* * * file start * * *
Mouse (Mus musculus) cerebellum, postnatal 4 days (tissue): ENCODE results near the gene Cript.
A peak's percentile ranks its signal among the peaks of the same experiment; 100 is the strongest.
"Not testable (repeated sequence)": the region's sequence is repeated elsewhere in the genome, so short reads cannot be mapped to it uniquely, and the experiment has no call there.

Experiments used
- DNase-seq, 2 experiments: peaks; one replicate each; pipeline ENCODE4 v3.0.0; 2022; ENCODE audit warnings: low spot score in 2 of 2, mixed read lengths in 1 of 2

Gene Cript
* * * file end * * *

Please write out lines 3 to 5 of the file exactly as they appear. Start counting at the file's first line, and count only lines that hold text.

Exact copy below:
"Not testable (repeated sequence)": the region's sequence is repeated elsewhere in the genome, so short reads cannot be mapped to it uniquely, and the experiment has no call there.

Experiments used
- DNase-seq, 2 experiments: peaks; one replicate each; pipeline ENCODE4 v3.0.0; 2022; ENCODE audit warnings: low spot score in 2 of 2, mixed read lengths in 1 of 2